There is a lot to be said for a homeowner being able to expand his or her house or property as he or she chooses, as long as it does not bring new problems for his or her neighbors.
And people within a neighborhood or a community cannot expect a town board to reject a building project on private property just because they may not likes the looks of it.
But it's not hard to see how a proposed helipad pegged for one of Rockport's most controversial properties can do anything but raise safety concerns for other residents around that section of Granite Street. Those weighing the many factors that go into evaluating this application from both the FAA's and town's perspectives should give those neighborhood safety concerns the highest priority as this complex process moves forward.
The helipad is being sought by Ron Roma, a part-time town resident and the CEO of the Tampa, Fla.-based Health E. Systems pharmacy benefit management company who didn't exactly endear himself to neighbors last year when he rode alongside a Beverly-based pilot flying a copter low over Roma's so-called "Brick House" on Granite Street. The craft hovered briefly as if to simulate a landing — a hint of the now-pending application — then flew away, drawing 911 calls from neighbors about both the noise and the effect on ground debris.
While confirming the application, FAA officials Wednesday could not say whether the planned helipad would be on the flat roof section of the house, or elsewhere on the property. An FAA spokeswoman, speaking from the agency's New York office, said the FAA is simply looking into whether the site in general — on the ocean side of Granite Street, and on a bluff sitting high above the Atlantic Ocean — would be a hazardous place for helicopters to land and, of course, take off.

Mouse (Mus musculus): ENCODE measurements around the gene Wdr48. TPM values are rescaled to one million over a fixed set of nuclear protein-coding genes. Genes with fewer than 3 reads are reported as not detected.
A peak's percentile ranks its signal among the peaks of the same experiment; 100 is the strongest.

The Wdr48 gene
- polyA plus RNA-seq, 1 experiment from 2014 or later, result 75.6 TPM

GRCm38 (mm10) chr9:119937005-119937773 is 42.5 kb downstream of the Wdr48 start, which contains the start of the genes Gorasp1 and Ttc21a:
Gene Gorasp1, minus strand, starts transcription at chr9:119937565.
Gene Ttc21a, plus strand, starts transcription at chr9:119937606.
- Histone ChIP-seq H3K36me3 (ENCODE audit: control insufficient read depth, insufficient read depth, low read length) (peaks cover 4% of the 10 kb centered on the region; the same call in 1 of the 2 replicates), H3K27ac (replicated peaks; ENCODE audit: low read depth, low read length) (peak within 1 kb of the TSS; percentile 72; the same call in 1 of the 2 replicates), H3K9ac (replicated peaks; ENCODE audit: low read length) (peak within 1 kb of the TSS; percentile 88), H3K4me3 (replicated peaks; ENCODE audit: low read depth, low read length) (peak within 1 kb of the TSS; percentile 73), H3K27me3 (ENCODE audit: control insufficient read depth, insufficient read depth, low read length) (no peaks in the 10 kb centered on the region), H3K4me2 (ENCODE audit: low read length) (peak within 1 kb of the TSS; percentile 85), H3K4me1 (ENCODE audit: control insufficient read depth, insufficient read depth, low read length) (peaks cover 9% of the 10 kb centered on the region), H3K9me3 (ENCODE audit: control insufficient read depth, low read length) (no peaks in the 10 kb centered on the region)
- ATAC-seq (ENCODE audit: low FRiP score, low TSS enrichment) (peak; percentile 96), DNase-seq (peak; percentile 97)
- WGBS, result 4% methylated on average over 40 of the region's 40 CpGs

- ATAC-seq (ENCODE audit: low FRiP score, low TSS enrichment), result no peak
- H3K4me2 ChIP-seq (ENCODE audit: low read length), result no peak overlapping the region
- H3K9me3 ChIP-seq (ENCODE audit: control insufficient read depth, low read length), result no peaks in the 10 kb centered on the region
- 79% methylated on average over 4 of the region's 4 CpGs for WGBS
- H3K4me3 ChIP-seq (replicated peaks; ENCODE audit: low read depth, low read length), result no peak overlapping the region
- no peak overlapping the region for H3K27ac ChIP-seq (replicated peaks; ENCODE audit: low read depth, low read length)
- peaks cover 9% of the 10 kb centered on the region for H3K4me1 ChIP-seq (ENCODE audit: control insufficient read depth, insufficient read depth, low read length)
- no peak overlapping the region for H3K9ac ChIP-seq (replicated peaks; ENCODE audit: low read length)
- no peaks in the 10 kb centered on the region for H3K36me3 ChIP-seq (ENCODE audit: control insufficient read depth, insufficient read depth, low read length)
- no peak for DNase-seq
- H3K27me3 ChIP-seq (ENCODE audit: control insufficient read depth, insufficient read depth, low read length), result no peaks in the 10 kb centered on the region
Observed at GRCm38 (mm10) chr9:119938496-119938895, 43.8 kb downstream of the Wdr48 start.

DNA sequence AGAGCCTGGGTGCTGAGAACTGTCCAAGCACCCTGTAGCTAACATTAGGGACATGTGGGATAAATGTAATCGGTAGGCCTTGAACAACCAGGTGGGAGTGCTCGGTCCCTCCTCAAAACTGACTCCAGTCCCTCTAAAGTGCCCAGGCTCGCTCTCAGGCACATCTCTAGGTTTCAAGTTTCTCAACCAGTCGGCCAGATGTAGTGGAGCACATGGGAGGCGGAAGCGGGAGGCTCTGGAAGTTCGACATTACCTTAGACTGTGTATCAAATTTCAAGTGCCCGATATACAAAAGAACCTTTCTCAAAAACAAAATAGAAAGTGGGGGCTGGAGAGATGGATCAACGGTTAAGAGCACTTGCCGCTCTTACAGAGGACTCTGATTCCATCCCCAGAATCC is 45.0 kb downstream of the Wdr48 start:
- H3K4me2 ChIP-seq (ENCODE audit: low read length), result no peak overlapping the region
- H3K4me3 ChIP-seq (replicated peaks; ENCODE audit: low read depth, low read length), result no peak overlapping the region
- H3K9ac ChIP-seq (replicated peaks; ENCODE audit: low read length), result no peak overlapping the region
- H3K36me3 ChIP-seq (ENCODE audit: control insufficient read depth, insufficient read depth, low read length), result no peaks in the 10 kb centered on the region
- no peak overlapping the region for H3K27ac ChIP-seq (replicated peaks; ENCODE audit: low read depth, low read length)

That decision is expected within a few weeks — but that will hardly be the end of the line.
The FAA's finding will be significant, but also largely advisory for local officials to consider when weighing whether to allow construction.
To that end, Selectman Paul Murphy said Wednesday that he's dubious. He says he's prepared to strongly oppose any permitting for any Rockport resident to build a helipad, given the safety and other concerns it would raise for neighbors. That's understandable.
The fact is, while the Brick House property backs down to the water — likely leaving a clear zone for landings and takeoffs — other houses on both sides of the street are within close proximity to Roma's property. It's hard to imagine those neighbors would not believe their safety and quality of life would be threatened any time Roma or his colleagues came in for a landing — as the virtual landing showed in March 2011.
The FAA will indeed get to make the first call regarding this proposal. But town officials must also be prepared to field this application, regardless of what the FAA decides.
Yes, there are other helicopter landing zones across Cape Ann, including the fields of Gloucester's O'Maley Middle School, where medical flights take off and land as close as possible to Addison Gilbert Hospital. And yes, famed defense attorney F. Lee Bailey was known to arrive and depart Rockport in a helicopter when he had a summer home there.
But a helipad in the relatively tight residential area of Granite Street is a far cry from adding a back deck, or a swimming pool.
It's a project that will indeed impact the entire neighborhood — and it's one to which the town's selectmen should be prepared to just say "no."